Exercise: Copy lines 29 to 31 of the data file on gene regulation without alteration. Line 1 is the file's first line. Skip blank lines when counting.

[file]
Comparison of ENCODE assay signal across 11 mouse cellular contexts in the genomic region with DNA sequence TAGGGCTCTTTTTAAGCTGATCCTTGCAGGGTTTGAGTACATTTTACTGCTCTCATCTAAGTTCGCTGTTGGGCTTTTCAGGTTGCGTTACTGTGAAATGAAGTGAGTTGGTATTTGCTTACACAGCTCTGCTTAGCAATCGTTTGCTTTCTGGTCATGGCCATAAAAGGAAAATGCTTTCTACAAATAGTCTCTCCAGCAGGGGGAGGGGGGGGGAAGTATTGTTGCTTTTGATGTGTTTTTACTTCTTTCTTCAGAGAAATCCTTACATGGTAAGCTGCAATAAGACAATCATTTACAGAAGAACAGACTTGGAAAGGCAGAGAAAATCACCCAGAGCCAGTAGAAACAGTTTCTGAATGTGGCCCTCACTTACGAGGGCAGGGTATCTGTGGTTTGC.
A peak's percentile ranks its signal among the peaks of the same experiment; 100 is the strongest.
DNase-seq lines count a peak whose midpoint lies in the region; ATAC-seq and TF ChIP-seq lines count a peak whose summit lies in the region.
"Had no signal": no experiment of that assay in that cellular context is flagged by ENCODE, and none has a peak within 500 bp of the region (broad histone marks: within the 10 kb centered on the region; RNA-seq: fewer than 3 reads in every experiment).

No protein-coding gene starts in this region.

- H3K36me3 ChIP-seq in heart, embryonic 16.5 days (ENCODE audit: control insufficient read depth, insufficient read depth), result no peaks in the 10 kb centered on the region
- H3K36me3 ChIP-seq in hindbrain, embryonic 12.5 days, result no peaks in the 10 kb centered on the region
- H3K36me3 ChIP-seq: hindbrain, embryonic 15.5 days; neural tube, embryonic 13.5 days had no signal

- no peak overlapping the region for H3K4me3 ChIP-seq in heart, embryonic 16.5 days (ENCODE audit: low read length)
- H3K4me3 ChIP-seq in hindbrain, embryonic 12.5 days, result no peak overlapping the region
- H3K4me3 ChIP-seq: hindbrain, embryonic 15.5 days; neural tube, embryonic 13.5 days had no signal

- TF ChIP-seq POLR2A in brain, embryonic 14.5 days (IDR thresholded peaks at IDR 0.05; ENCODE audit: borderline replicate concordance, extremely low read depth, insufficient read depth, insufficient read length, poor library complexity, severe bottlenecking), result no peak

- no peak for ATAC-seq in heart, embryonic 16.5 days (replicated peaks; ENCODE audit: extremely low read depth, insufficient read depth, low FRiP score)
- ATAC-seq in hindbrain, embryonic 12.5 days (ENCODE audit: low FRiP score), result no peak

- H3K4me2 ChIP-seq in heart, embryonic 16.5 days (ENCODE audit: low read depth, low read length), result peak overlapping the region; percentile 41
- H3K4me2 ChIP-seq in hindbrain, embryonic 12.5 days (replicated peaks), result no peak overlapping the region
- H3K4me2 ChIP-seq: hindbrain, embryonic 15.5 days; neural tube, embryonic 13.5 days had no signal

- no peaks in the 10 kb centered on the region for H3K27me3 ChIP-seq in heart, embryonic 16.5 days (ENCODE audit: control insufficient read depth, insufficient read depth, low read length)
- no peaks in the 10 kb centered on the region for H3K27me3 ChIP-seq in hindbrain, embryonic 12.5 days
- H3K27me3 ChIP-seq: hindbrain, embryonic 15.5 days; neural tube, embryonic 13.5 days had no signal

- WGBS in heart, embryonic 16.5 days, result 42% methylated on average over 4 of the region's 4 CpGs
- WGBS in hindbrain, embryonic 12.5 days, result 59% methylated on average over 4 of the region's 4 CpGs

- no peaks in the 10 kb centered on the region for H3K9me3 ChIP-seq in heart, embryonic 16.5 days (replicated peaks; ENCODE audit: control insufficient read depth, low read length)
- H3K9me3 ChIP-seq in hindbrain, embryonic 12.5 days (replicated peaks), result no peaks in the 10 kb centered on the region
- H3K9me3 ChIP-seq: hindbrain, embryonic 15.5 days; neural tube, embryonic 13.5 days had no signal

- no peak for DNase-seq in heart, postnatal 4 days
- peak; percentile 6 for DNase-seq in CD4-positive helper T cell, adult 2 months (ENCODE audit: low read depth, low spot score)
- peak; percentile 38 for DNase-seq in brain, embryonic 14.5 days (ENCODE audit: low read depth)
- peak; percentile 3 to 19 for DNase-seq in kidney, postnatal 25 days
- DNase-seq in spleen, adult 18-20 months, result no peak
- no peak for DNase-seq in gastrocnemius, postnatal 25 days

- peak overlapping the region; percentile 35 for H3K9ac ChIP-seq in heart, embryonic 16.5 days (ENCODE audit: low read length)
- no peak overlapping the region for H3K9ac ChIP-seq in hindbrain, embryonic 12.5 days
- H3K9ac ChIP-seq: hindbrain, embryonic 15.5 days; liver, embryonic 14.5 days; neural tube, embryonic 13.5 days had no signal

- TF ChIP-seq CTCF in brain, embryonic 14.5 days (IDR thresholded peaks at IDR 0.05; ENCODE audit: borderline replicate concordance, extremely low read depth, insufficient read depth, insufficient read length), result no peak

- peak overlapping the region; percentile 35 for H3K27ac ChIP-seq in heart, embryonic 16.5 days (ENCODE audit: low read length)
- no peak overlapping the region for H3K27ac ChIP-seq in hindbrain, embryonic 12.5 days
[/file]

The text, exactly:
- peak; percentile 3 to 19 for DNase-seq in kidney, postnatal 25 days
- DNase-seq in spleen, adult 18-20 months, result no peak
- no peak for DNase-seq in gastrocnemius, postnatal 25 days